Complete misrepresentation by humbug John Bolch when he suggests from his headline that Baroness Deech, truly a Noble Baroness, beyond many, is saying that Judges favour wives. Judges evidently favour the “post-divorce effort-shy”. Perhaps John Bolch considers that to be wives?

The trouble is that some vanguard firms act only in high net worth cases – and they get paid ludicrous dishonesty-fees for delivering the meal-ticket for life which John Bolch appears to deny the existence of. These are firms which gave the handsome livelihood to barristers, then QCs while they were on their climb to the eminence of a Judiciary which is tarnished like no other division.

Whether male or female work-shy – Tennis and bridge with “ladies who lunch” – and an excess of holidays – sometimes with a new spouse freed of the alimony/maintenance considerations because the law looks for full and final settlements EVEN where a new funding-source subsequently takes on an effort-shy. It is sad that this filters through to all levels of wealth – a system manipulated by utterly contradictory caselaw lottery (of COURSE solicitors love the uncertainties that engenders, that is their payroll). Thank goodness the Noble Baroness aims to make the hitherto-unpredictable vagaries of Judges and their relationships within the Family Law Club whether at the bimonthly jamboree or “strolling on Hampstead Heath” something a bit more consistent and predictable.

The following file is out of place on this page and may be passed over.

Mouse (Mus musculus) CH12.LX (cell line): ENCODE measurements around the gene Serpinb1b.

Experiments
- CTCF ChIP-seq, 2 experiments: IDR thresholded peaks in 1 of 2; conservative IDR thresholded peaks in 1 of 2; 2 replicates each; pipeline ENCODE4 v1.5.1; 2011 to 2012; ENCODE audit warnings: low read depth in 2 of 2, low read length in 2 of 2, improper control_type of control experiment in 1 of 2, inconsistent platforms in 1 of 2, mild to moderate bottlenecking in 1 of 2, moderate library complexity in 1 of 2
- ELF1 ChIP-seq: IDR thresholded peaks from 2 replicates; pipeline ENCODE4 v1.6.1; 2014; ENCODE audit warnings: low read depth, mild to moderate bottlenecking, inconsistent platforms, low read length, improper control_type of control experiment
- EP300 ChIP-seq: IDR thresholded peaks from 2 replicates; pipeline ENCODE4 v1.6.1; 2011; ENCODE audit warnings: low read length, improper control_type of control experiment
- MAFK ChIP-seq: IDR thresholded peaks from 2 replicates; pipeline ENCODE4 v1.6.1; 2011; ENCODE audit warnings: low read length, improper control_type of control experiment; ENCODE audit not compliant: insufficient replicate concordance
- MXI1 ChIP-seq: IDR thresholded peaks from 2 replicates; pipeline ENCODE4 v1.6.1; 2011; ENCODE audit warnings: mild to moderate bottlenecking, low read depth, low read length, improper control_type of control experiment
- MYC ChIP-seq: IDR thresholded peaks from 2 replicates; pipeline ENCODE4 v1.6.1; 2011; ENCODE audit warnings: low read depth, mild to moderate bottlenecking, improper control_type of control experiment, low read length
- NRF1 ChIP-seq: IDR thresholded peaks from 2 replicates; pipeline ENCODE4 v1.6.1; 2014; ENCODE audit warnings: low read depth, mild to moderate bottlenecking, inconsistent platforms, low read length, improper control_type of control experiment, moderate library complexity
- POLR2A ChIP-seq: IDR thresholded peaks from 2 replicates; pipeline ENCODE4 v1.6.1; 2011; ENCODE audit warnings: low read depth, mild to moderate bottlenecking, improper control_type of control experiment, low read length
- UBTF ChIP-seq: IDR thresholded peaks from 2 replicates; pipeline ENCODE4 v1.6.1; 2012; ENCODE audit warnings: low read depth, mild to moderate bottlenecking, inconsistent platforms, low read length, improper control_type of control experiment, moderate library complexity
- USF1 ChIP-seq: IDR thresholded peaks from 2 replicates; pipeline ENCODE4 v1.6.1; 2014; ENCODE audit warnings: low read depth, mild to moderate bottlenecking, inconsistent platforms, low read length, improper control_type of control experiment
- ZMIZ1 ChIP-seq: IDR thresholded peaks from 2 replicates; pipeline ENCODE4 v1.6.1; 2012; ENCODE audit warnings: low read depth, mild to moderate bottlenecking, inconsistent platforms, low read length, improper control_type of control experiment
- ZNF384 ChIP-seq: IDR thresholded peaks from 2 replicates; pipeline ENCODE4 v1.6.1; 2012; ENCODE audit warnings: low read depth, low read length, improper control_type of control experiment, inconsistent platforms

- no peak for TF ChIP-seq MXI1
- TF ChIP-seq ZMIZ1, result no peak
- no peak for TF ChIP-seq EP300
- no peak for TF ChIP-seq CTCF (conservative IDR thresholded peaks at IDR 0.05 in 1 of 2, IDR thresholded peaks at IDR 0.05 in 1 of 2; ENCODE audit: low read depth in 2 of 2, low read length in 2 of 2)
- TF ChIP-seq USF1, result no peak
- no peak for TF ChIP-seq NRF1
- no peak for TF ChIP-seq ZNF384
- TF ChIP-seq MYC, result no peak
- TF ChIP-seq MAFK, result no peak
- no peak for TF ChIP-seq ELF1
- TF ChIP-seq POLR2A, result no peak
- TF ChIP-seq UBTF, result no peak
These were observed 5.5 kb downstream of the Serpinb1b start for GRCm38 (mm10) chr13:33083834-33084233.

John Smith - February 15, 2017 at 10:43pm

Have all the civilised men left the UK? A marriage is an agreement. Certain principles are entered into at the begining of a marriage. Just because the marriage falters emotionally doesnt mean the parties have a right to behave dishonourably.

If a man chooses a non working wife and mother as his partner, then he should look after her even post divorce.

If a man marries an independent woman who continues her career througout the marriage then of course he doesnt have a duty of care to her as she has always been independent.

The same would apply for a stay at home husband and father.

Stephen - February 16, 2017 at 7:34pm

If a contract (agreement) is broken by either party. Then it is a broken contract and neither party should be able to profit off of a broken contract, especially for life. Most divorces are requested by women. Why because they know the court will not force them to uphold their part of the contract and probably will in fact be rewarded by forcing the other party to uphold their part. As stated it was an agreement. But if the agreement is broken (divorce) neither party should be forced to fulfil their part while the other has no obligations to the remaining party in the contract. Slavery or Indentured Servitude is NOT legal in todays age and no longer should be forced on men who have NOT broken the marriage contract.

Andrew Wolstencroft - February 16, 2017 at 12:53pm